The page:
Wednesday, April 21, 2010

More on Marshall

Past Interference is all in with the Brandon Marshall trade. However, we can't help but be reminded of the Dolphins' last two trades for established stars. Surely all Miami Dolphin fans are still washing the taste of the 2005 deal of a second-round pick for Duante Culpepper. It's only been five years since that train wreck. And the 2002 swap of two number ones for Ricky Williams from the Saints has proved to be at best a mixed bag, at worst a key factor in the bottoming out of the franchise in 2007. So if you predict the third time's the charm with Marshall you're not exactly going out on a limb. I mainly bring up those painful prior trades simply to note that I was also excited about Ricky and Duante when they first donned Dolphin unis and just look how well it all turned out in the end. So let's hope for the best but prepare for the worst if it blows up in the Dolphins' bottle-nosed faces.

Like I said in my last post PI didn't see this one coming. Mainly because of the Tuna's past history. He won two Super Bowls where his leading receivers were Bobby Johnson (who?) and then Stephen Baker the Touchdown Maker. Neither topped 33 balls or 600 yards in those Super seasons.

Now check out this quote from ESPN's Adam Shefter.

Miami is a surprise destination for Marshall because Dolphins coach Tony Sparano hadn't shown much interest in acquiring him. But football czar Bill Parcells, who has final say on personnel matters in Miami, has never shied away from talented-but-troubled wide receivers, working with Terry Glenn in New England, Keyshawn Johnson in New York and Terrell Owens in Dallas.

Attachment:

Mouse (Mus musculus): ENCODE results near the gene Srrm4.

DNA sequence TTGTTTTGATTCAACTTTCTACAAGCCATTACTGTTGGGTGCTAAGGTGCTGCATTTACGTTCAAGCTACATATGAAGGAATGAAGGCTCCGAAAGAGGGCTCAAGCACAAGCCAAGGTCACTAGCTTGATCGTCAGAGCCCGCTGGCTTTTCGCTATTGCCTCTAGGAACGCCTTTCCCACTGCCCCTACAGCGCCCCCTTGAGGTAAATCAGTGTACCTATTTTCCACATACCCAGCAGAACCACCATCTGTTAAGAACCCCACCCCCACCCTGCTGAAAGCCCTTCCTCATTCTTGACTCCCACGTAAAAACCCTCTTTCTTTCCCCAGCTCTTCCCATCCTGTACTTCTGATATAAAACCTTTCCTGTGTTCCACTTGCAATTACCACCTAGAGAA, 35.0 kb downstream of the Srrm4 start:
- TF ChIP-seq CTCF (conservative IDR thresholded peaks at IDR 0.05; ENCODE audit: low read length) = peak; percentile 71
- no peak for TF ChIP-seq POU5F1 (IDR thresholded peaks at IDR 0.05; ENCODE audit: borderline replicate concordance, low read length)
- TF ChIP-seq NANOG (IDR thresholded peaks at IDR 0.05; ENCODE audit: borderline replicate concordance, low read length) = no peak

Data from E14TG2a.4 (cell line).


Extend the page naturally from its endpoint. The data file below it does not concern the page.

Yes, Parcells isn't what I call the shying away type. However, unlike Shefter (who I usually like) Past Interference actually knows something about Parcells' career. Sure Parcells "worked with" Glenn.  Why wouldn't he?  That's what coaches do.  But he wasn't happy about it.  Is this is a secret or something?  I mean the guy was so ticked off about Bob Kraft forcing the Patriots to take Glenn that Parcells actually started referring to Glenn as "She" in press conferences and the Glenn pick sowed the seeds for Parcells' ultimate departure from the team.  Seriously, this made lots of headlines.  It was on ESPN and everything.  And I'm pretty sure Parcells was no happier a few years ago when Jerry Jones foisted his big free-agent haul Terrell Owens on him.  This time Tuna decided to simply refer to TO as "The player" with the press.  Good stuff.  As for Keyshawn, I know of no problems between he and Parcells but again, Parcells didn't draft him and had no say in Keyshawn's addition to the team which came a year before Parcells joined the Jets.  Parcells worked with Glenn, Key and TO but he had no choice is the point.  Two of those guys he plainly did not want around.   He thought he could win without them.  So making the move for Marshall was clearly a break from the old Parcells' way.  Before, he thought he could win without a great wideout.  Now he obviously thinks he can't win without a "talented-but-troubled" wide receiver and he's willing to pay the price to get one.